Birds of Burden: 7 Ways Humans Harness Avian Abilities [Slide Show]

Our avian friends are capable of far more than singing or dressing a table
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Guard-Dog Bird

Humans have put parrots' famed ability to mimic and even smartly use our spoken languages to nefarious use. Back in 2010 reports emerged of police in Colombia confiscating more than a thousand parrots, like these yellow-crowned Amazon birds, trained as lookouts for drug gangs.....[ More ]

Search and Rescue

Birds could someday help in search-and-rescue missions. Through a program called Project Sea Hunt in the late 1970s and early 1980s, the U.S. Coast Guard explored using pigeons for locating men and equipment lost at sea.....[ More ]

Bird Patrol

Birds have served humankind well in the role of "animal sentinels," acting as early warning systems for environmental hazards. The best-known historical example is the canaries brought into coal mines at least since the 19th century.....[ More ]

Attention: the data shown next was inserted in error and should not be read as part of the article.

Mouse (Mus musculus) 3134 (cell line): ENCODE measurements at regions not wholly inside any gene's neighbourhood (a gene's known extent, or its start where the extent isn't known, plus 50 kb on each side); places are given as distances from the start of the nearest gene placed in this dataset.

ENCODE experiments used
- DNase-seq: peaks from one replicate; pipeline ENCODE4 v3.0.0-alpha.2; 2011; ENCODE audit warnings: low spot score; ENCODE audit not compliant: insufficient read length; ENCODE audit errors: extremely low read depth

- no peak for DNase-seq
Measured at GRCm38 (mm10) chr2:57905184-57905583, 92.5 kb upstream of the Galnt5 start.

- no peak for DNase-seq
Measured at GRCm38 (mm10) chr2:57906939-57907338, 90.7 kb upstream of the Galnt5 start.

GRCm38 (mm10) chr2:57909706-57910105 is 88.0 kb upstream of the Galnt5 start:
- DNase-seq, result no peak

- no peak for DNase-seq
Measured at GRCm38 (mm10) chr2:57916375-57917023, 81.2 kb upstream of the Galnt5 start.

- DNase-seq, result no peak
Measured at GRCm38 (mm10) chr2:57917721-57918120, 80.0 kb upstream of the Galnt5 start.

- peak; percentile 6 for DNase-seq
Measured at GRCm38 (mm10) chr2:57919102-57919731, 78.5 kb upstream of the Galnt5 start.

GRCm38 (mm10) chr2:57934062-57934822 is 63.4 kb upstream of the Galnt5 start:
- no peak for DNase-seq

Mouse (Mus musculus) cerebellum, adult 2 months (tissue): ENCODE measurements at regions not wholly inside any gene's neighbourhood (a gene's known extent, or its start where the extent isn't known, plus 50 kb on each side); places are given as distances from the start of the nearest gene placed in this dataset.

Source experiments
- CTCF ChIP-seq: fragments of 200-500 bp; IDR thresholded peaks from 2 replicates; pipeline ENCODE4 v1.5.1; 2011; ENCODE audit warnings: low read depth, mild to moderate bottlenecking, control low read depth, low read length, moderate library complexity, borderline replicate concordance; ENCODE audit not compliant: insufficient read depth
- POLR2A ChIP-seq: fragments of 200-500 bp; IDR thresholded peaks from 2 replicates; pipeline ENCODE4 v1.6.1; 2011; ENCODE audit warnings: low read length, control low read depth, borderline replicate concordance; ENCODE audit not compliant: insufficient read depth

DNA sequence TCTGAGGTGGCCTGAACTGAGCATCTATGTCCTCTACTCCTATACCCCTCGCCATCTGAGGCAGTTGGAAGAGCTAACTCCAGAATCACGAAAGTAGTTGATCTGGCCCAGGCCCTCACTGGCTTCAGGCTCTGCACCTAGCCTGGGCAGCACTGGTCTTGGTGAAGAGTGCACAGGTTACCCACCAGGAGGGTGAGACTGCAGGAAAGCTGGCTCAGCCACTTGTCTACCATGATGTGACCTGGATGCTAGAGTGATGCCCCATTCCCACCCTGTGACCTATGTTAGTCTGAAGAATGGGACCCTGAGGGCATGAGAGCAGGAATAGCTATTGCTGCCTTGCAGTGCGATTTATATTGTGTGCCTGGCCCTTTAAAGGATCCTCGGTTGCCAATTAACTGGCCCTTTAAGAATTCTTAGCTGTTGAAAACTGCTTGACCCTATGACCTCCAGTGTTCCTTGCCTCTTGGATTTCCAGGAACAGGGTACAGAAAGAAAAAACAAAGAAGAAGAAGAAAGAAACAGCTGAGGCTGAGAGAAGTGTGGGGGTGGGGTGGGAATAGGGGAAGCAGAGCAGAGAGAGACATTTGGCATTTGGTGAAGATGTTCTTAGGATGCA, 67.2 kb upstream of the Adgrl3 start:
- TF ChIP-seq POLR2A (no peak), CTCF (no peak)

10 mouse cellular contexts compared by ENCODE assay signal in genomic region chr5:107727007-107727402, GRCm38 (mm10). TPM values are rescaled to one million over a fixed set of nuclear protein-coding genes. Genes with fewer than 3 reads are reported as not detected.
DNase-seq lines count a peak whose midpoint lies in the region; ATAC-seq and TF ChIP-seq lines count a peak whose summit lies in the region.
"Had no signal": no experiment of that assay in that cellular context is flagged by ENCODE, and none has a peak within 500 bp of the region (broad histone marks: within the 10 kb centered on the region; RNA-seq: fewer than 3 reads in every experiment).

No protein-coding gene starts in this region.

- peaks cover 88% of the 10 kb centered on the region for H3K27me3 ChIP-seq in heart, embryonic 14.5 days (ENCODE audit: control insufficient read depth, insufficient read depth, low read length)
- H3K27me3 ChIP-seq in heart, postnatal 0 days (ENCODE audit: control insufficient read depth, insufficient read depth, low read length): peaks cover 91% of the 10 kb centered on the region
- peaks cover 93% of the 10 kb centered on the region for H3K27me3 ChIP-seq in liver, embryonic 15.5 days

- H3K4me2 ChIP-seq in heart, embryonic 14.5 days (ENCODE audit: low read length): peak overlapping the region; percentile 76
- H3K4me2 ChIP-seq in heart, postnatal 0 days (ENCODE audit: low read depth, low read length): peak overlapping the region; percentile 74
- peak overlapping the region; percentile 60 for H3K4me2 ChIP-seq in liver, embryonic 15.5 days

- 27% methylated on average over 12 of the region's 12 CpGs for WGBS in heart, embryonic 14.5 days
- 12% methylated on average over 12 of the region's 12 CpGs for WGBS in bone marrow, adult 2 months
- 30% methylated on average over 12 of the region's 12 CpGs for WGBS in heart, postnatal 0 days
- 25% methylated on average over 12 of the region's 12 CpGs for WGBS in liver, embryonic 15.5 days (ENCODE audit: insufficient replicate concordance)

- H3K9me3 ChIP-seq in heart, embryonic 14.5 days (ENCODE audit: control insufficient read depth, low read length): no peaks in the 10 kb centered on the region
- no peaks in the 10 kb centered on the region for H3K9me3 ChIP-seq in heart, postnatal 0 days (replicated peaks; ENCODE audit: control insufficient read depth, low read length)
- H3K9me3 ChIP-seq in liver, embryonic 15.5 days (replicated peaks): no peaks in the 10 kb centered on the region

As birds of prey, falcons, hawks and eagles have all joined people on hunts for small game, going back centuries. A more modern example of falconry, though, is employing raptors to scare and chase off pest birds.....[ More ]

Sweet Spot Locator

Honeyguides, and in particular the greater honeyguide, are famous for—as their name implies—guiding people to bee hives. While out with members of the Samburu tribe in northern Kenya in the late 1970s, Tony Diamond, a research professor in wildlife ecology at the University of New Brunswick in Canada, watched a bird in action.....[ More ]

Fisherman's Friend

For over a millennium, fishermen in China, Japan and elsewhere have used seabirds called cormorants to catch fish. The birds accompany fisherman on their boats out into lakes and rivers. The birds dive underwater and return good-size fish such as carp back to the surface.....[ More ]

First Tweet

Pigeons possess an uncanny ability to find their homes, a fact that armies and civilians have long exploited to ferry messages. "I think it's astonishing—you can take these pigeons thousands of miles away in any direction, you let them go, and they turn around and fly home," says Charles Walcott, professor emeritus of neurobiology and behavior at Cornell University who has studied the homing ability of pigeons.....[ More ]

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